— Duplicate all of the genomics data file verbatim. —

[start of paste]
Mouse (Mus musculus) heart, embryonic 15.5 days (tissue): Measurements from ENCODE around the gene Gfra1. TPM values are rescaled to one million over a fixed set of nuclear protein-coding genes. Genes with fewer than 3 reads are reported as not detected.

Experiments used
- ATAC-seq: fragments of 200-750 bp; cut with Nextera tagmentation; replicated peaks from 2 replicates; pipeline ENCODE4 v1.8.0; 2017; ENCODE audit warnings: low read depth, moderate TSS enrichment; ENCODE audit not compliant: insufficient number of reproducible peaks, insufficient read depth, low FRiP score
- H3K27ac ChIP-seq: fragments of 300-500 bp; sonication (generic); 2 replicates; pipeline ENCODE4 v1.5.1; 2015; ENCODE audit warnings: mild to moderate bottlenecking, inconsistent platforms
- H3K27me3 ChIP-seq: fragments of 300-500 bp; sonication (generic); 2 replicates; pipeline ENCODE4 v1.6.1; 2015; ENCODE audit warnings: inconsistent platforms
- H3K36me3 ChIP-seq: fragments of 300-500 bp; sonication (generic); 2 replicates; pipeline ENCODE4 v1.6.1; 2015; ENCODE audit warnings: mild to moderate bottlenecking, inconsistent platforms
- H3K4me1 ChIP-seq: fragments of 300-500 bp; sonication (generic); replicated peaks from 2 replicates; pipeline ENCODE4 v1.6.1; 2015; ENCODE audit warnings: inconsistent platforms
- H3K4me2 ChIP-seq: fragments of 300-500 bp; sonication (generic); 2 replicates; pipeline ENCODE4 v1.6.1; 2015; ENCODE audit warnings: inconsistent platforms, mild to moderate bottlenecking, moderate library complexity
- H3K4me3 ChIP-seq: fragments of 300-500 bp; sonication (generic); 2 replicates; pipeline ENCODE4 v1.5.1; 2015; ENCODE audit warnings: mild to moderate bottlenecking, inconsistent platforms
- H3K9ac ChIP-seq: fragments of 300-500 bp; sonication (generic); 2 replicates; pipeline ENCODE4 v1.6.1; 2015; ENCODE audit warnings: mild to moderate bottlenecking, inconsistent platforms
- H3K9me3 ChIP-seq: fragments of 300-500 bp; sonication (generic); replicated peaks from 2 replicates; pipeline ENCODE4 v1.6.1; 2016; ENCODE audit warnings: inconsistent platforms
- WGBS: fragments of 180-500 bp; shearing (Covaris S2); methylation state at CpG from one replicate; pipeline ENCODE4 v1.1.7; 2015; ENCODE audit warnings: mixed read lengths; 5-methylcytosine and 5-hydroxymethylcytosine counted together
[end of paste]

Mouse (Mus musculus) heart, embryonic 15.5 days (tissue): Measurements from ENCODE around the gene Gfra1. TPM values are rescaled to one million over a fixed set of nuclear protein-coding genes. Genes with fewer than 3 reads are reported as not detected.

Experiments used
- ATAC-seq: fragments of 200-750 bp; cut with Nextera tagmentation; replicated peaks from 2 replicates; pipeline ENCODE4 v1.8.0; 2017; ENCODE audit warnings: low read depth, moderate TSS enrichment; ENCODE audit not compliant: insufficient number of reproducible peaks, insufficient read depth, low FRiP score
- H3K27ac ChIP-seq: fragments of 300-500 bp; sonication (generic); 2 replicates; pipeline ENCODE4 v1.5.1; 2015; ENCODE audit warnings: mild to moderate bottlenecking, inconsistent platforms
- H3K27me3 ChIP-seq: fragments of 300-500 bp; sonication (generic); 2 replicates; pipeline ENCODE4 v1.6.1; 2015; ENCODE audit warnings: inconsistent platforms
- H3K36me3 ChIP-seq: fragments of 300-500 bp; sonication (generic); 2 replicates; pipeline ENCODE4 v1.6.1; 2015; ENCODE audit warnings: mild to moderate bottlenecking, inconsistent platforms
- H3K4me1 ChIP-seq: fragments of 300-500 bp; sonication (generic); replicated peaks from 2 replicates; pipeline ENCODE4 v1.6.1; 2015; ENCODE audit warnings: inconsistent platforms
- H3K4me2 ChIP-seq: fragments of 300-500 bp; sonication (generic); 2 replicates; pipeline ENCODE4 v1.6.1; 2015; ENCODE audit warnings: inconsistent platforms, mild to moderate bottlenecking, moderate library complexity
- H3K4me3 ChIP-seq: fragments of 300-500 bp; sonication (generic); 2 replicates; pipeline ENCODE4 v1.5.1; 2015; ENCODE audit warnings: mild to moderate bottlenecking, inconsistent platforms
- H3K9ac ChIP-seq: fragments of 300-500 bp; sonication (generic); 2 replicates; pipeline ENCODE4 v1.6.1; 2015; ENCODE audit warnings: mild to moderate bottlenecking, inconsistent platforms
- H3K9me3 ChIP-seq: fragments of 300-500 bp; sonication (generic); replicated peaks from 2 replicates; pipeline ENCODE4 v1.6.1; 2016; ENCODE audit warnings: inconsistent platforms
- WGBS: fragments of 180-500 bp; shearing (Covaris S2); methylation state at CpG from one replicate; pipeline ENCODE4 v1.1.7; 2015; ENCODE audit warnings: mixed read lengths; 5-methylcytosine and 5-hydroxymethylcytosine counted together